Pre­car­i­ous limbo awaits Ro­hingya in Malaysia

The China Post - - COMMENTARY - BY SATISH CHENEY

Malaysia is a bea­con for eth­nic Ro­hingya flee­ing op­pres­sion and vi­o­lence in Myan­mar, but count­less mi­grants like Mo­hammed Is­mail are still search­ing for the promised land years af­ter ar­riv­ing.

Is­mail is among tens of thou­sands of Ro­hingya Mus­lims who have risked their lives over the years to reach Malaysia, only to find a state­less limbo and a new kind of marginal­iza­tion.

“Ev­ery day, I re­gret com­ing to Malaysia but I had no choice,” said Is­mail, 40, who fled his home in Myan­mar in 1992 to es­cape be­ing forced by au­thor­i­ties into a la­bor camp.

Scrap­ing by in Malaysia on low­pay­ing con­struc­tion jobs, he has been ar­rested twice as an un­doc­u­mented mi­grant, de­ported once, and re­peat­edly shaken down by cor­rupt po­lice of­fi­cers — all com­mon Ro­hingya com­plaints.

The plight of the Ro­hingya has drawn in­ter­na­tional at­ten­tion fol­low­ing the boat peo­ple cri­sis that erupted last month, in which thou­sands of im­pov­er­ished Ro­hingya and Bangladeshi mi­grants strug­gled des­per­ately to reach Southeast Asian coun­tries.

Malaysia and In­done­sia agreed to ac­cept them pending pos­si­ble repa­tri­a­tion or re­set­tle­ment to third coun­tries as refugees.

But Ro­hingya asy­lum-seek­ers and la­bor ac­tivists say most will likely face the same limbo en­dured by Is­mail.

Ro­hingya flock to Malaysia be­cause it is Mus­lim-ma­jor­ity and has a thriv­ing econ­omy with jobs in con­struc­tion, agri­cul­ture and man­u­fac­tur­ing that re­quire lit­tle skill.

But legal pro­tec­tions are few for the 45,000 Ro­hingya reg­is­tered as refugees with the U.N. in Malaysia, and par­tic­u­larly for the es­ti­mated tens of thou­sands who lack such sta­tus.

“There have been so many oc­ca­sions when po­lice will wait for us out­side the con­struc­tion sites and when we step out to buy food, they will stop and de­mand bribes from us,” said Is­mail.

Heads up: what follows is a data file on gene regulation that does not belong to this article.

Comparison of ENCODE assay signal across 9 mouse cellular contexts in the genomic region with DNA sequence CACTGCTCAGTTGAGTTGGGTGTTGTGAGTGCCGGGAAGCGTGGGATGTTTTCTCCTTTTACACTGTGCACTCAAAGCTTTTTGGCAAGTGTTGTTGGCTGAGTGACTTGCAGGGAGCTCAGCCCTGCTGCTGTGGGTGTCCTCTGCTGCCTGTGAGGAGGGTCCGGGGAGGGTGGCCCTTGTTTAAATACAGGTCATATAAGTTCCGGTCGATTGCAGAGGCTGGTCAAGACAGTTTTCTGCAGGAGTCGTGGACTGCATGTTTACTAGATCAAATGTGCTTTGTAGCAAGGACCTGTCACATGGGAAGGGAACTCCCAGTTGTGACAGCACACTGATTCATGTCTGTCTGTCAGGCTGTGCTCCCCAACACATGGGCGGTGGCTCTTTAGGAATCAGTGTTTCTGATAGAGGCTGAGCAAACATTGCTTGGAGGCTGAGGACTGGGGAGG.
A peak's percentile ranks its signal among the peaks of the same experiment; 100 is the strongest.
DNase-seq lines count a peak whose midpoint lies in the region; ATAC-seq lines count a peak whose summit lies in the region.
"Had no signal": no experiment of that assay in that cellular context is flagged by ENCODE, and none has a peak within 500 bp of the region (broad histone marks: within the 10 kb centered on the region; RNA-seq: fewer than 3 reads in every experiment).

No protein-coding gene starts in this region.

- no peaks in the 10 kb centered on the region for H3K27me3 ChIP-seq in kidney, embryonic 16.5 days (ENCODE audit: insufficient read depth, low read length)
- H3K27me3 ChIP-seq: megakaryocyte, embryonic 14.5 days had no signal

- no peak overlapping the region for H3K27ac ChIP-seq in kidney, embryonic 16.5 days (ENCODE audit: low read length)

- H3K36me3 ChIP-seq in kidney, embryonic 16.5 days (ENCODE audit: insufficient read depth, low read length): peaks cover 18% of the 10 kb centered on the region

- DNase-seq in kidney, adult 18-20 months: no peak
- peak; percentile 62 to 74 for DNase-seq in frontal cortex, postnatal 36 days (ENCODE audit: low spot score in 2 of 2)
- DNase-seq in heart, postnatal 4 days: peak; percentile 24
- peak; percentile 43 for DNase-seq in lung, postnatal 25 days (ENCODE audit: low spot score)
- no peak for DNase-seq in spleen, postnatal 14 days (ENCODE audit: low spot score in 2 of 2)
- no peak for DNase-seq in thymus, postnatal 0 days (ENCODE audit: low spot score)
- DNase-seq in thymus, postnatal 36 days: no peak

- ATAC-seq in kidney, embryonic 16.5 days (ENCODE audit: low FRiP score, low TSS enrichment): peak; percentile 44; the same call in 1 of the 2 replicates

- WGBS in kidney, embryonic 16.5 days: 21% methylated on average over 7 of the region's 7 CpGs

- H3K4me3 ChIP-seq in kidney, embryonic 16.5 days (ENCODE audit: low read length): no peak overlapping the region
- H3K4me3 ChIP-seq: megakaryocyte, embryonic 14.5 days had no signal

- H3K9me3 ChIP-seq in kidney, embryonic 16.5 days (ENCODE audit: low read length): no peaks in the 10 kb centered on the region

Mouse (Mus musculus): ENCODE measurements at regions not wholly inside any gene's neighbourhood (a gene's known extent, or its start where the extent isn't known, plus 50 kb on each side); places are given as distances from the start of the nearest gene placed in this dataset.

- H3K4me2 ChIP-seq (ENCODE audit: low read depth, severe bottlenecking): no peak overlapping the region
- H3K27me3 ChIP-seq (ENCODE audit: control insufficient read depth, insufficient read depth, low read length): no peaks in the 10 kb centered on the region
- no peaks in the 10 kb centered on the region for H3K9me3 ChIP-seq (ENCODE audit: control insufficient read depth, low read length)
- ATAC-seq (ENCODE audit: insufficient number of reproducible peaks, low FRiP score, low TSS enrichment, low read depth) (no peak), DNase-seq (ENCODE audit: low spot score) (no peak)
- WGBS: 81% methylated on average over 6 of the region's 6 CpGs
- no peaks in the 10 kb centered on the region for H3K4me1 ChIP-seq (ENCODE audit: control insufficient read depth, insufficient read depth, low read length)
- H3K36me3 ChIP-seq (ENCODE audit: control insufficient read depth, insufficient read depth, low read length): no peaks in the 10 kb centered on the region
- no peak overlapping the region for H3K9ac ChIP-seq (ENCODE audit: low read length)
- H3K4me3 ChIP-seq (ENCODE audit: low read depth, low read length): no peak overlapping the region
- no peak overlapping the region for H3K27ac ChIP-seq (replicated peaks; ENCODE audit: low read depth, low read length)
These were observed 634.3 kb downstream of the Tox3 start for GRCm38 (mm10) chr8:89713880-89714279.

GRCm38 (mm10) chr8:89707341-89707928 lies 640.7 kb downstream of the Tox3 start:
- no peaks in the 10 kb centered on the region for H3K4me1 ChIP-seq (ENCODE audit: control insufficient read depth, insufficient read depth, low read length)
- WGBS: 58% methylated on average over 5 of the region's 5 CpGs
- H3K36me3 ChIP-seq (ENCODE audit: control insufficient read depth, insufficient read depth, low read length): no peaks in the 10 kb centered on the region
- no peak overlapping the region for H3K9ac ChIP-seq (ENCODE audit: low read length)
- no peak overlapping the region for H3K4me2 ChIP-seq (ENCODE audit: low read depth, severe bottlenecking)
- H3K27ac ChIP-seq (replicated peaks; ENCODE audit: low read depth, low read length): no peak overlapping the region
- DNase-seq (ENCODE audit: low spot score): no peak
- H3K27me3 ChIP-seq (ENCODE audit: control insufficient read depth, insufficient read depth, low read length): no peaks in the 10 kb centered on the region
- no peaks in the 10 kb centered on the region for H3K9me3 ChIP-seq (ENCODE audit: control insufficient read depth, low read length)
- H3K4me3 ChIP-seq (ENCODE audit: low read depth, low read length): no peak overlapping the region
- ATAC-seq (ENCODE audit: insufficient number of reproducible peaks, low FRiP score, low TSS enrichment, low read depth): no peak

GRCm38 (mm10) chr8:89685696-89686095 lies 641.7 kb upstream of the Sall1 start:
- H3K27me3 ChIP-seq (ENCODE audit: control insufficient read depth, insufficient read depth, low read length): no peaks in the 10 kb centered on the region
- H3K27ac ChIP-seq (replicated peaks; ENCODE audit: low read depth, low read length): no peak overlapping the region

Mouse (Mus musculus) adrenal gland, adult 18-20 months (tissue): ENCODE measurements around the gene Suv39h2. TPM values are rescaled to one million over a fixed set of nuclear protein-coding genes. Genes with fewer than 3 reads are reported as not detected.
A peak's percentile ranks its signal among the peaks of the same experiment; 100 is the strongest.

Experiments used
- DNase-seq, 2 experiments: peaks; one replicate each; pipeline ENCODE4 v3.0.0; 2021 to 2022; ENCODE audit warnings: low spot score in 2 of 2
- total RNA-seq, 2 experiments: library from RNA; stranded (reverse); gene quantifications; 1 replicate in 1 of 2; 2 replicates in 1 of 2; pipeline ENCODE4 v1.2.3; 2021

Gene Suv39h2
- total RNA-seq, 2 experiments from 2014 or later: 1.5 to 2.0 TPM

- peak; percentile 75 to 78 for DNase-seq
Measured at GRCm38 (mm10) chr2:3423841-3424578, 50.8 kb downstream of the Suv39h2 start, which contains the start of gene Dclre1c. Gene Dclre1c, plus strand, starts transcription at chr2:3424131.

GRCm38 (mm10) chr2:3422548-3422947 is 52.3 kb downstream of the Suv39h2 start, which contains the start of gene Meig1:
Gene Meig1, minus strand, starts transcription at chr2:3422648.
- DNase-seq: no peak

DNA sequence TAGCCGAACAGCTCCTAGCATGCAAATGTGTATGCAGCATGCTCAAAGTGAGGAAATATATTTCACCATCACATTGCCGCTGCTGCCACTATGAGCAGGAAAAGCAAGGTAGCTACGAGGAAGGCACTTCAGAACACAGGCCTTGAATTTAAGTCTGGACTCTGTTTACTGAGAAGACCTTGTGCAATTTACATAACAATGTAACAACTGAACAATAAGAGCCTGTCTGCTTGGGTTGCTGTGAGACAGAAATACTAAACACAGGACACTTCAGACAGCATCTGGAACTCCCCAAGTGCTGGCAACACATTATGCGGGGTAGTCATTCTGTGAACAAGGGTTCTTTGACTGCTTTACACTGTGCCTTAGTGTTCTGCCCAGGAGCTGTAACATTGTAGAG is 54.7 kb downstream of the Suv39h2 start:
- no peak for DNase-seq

Once, af­ter be­ing paid his monthly salary of US$136, cor­rupt po­lice of­fi­cers seized it all, he said.

Af­ter his first ar­rest in 2001, Is­mail said po­lice put him on a rick­ety boat with other Ro­hingya and Bangladeshis and sent it to Thai­land, where hu­man smug­glers charged them US$543 per head to take them back to Malaysia.

Malaysia has never signed the U.N.’s Refugee Con­ven­tion and is thus not obliged to pro­vide any so­cial ser­vices to Is­mail, his wife and baby daugh­ter, such as school­ing or health care.

Most Ro­hingya pin their hopes on gain­ing the cov­eted U.N. refugee card, which af­fords a glim­mer of pro­tec­tion from au­thor­i­ties.

But that can take years, fol­lowed by many more be­fore re­set­tle­ment to the United States, Australia or else­where can be gained — if ever.

Is­mail landed a refugee card in 2004, but a seven-year-old ap­pli­ca­tion for re­set­tle­ment over­seas has gone nowhere.

“My wife and I at least we know we won’t get killed in Malaysia and we are thank­ful for that. But my daugh­ter will not get a proper ed­u­ca­tion here,” he said.

The U.N calls the Ro­hingya one of the most per­se­cuted groups in the world.

Ro­hingya com­plain of sys­tem­atic mis­treat­ment by Myan­mar’s Bud­dhist­ma­jor­ity gov­ern­ment, which re­fuses to even rec­og­nize them as cit­i­zens. Many have been killed in sec­tar­ian clashes with Bud­dhists in re­cent years.

De­spite this, Richard Towle, the U.N. refugee agency’s rep­re­sen­ta­tive in Malaysia, said “his­tor­i­cally the Ro­hingya have not been set­tled out of Malaysia in high num­bers.” He de­clined to spec­u­late why. But Aegile Fer­nan­dez of Malaysian mi­grant- rights group Te­na­ganita blamed West­ern “Is­lam­o­pho­bia.”

“With ris­ing Is­lam­o­pho­bia, most coun­tries are closing their doors to Mus­lim refugees,” she said.

There are, how­ever, fresh hopes that grow­ing aware­ness of the Ro­hingya plight could open doors over­seas.

Pres­i­dent Barack Obama has been out­spo­ken on Ro­hingya rights, rais­ing sug­ges­tions of in­creas­ing U.S. ac­cep­tance.

The U.S. State Depart­ment said that over the past five years Amer­ica had re­set­tled more than 2,600 Ro­hingya refugees, in­clud­ing more than 1,000 in the past eight months.

It pro­jected that up to 1,600 will be re­set­tled this year and up to 2,500 next year, the vast ma­jor­ity from Malaysia.

The U.N. refugee agency’s Malaysia of­fice said it does not pub­licly re­lease break­downs of re­set­tle­ment num­bers to var­i­ous coun­tries.

But Towle said the dif­fi­cul­ties in re­set­tling large num­bers means al­ter­na­tives need to be ex­plored in­clud­ing im­prov­ing the sta­tus of Ro­hingya al­ready in Malaysia to bet­ter their lives and pre­vent abuses.

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